Story URL: http://news.medill.northwestern.edu/chicago/news.aspx?id=166277
Story Retrieval Date: 7/23/2014 12:18:17 AM CST
You probably can’t even pronounce it, but you’ve likely encountered this international item in one form or another.
It’s slender, social and picking up steam – literally. It’s the narghile, more commonly referred to as hookah, and this national trend is hot in Chicago.
According to the Chicago Hookah Review website, an outlet that promises to be the most extensive list of hookah establishments in Chicago – 30 businesses thrive in the city alone.
The intercontinental import is especially popular in college towns, noted Dr. Jon Ebbert, associate director of the Medicine Nicotine Dependence Center at the Mayo Clinic in Rochester, Minnesota.
“Because of that shared social context,” he said, “people go into these hookah bars together and they may have their own little mouthpieces and they sit around and share an eight-tubed water pipe – it’s an experience.”
But sharing isn’t always caring when it comes to the hookah experience, and it might not be an informed decision either, says Dr. Wael Al-Delaimy, chief of the Division of Global Health at the University of California, San Diego.
Al-Delaimy was one of the researchers who conceived a study that assessed user beliefs – not the health risks – associated with the harmfulness of smoking hookah.
Published in the journal Tobacco Induced Diseases, the study surveyed 235 hookah users from August–September 2008 in San Diego cafés that provided hookah to customers.
The researchers found that the majority of frequent hookah users – 58 percent – were more likely to believe that hookah is less harmful than cigarettes.
While study researchers didn’t question respondents as to why they perceived hookah as a healthier alternative to smoking, Al-Delaimy speculated that this was linked to the belief that hookah smoke is “filtered” through water before it is smoked, giving it a cooler feeling in the mouth and reduced irritation as opposed to cigarettes.
But it’s all smoke and mirrors, a misconception, said Ebbert.
The smoke filtration is a fallacy, and the real issue is the inhalation factor, he said.
“The biggest concern about hookah smoking is that [users] are inhaling a larger volume of smoke than they do with a cigarette,” said Ebbert. “There is good data out there proposing that for the amount of exposure of any given hookah session, there is probably a higher exposure to harmful substances.”
But Kamal Chaouachi, a Paris-based hookah and tobacco researcher with a Ph.D. in tobacco science, isn’t buying it.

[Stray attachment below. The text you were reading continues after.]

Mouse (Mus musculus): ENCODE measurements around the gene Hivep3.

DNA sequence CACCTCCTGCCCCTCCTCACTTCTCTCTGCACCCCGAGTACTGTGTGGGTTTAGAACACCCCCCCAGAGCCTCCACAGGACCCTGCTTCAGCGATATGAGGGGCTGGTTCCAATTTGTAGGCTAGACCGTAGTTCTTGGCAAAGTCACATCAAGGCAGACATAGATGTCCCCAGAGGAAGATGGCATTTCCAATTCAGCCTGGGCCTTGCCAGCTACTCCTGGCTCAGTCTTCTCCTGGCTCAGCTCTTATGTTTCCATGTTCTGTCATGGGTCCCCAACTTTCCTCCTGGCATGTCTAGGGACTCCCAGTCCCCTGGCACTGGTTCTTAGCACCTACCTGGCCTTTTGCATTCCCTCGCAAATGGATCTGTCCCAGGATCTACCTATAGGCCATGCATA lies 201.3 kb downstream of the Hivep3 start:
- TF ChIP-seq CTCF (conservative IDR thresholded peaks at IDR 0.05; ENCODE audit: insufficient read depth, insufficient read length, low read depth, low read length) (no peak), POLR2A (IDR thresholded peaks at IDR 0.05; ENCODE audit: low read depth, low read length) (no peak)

While he has published critical reviews of numerous hookah studies, he doesn’t endorse hookah smoking or dismiss its harmful effects.
Instead, Chaouachi asserts that some hookah research not only exaggerates public health effects, but it also contains serious flaws in scientific methodology.
For example, in a review in the International Journal of Environmental Research and Public Health, he wrote that the widely accepted Federal Trade Commission norms that are used in the laboratory to test the harmful effects of hookah smoking are unrealistic.
The machine used during the five-minute laboratory session is used to mimic an actual cigarette smoker with two puffs after every one-minute interval, said Chaouachi.
“However, and by a striking contrast, the ‘waterpipe’ used in the laboratory was based on 171 steady puffs drawn every 17 seconds, i.e. for one full hour,” he wrote.
Chaouachi questions the feasibility of any hookah smoker taking one puff every 17 seconds during an hour-long social hookah session – thus making any numerical toxicity data and health warnings resulting from hookah experiments potentially inflated.
Furthermore, take the aforementioned California-based hookah perception study.
Chaouachi’s letter to the editor of the journal Tobacco Induced Diseases, outlined several inconsistencies he believed were printed in the publication, including a statement made in the study: “When compared to cigarette smoking … hookah smoke also contains 36 times the amount of nicotine.”
“In fact, this elevated figure  is not that for nicotine,” he wrote.
“There is a growing consensus among tobacco control researchers that one hookah session would not deliver more nicotine than one single cigarette.”
And while Al-Delaimy and other members of his team acknowledged their miscalculation (36 should have been 3.8) in a response to Chaouachi, they didn’t agree with his claim that less nicotine would be delivered during a hookah session as opposed to smoking a cigarette.
But the hookah versus cigarette argument misses the underlying point, said Dr. Michael Siegel, an anti-smoking researcher and professor at Boston University’s School of Public Health:
Both hookah and cigarettes pose health risks.
While Siegel validates Chaouachi’s critiques on the premise of equally comparing the risks of hookah to those of cigarettes, he says it’s more important to educate the public about the harms of both forms of smoking.
Ebbert echoes Siegel’s stance on raising awareness, but said he did not know that scientific methodology performed during hookah studies was being questioned.
“I mean part of what we struggle with is that it’s easy to criticize medical research that is done,” he said.
“So that’s my challenge of anyone who criticizes our work. It’s not our work personally, but it’s the tobacco control community, who develops a corpus of knowledge, that yeah, you can attack, but then I challenge you to do it better, that’s what we really need – better research.”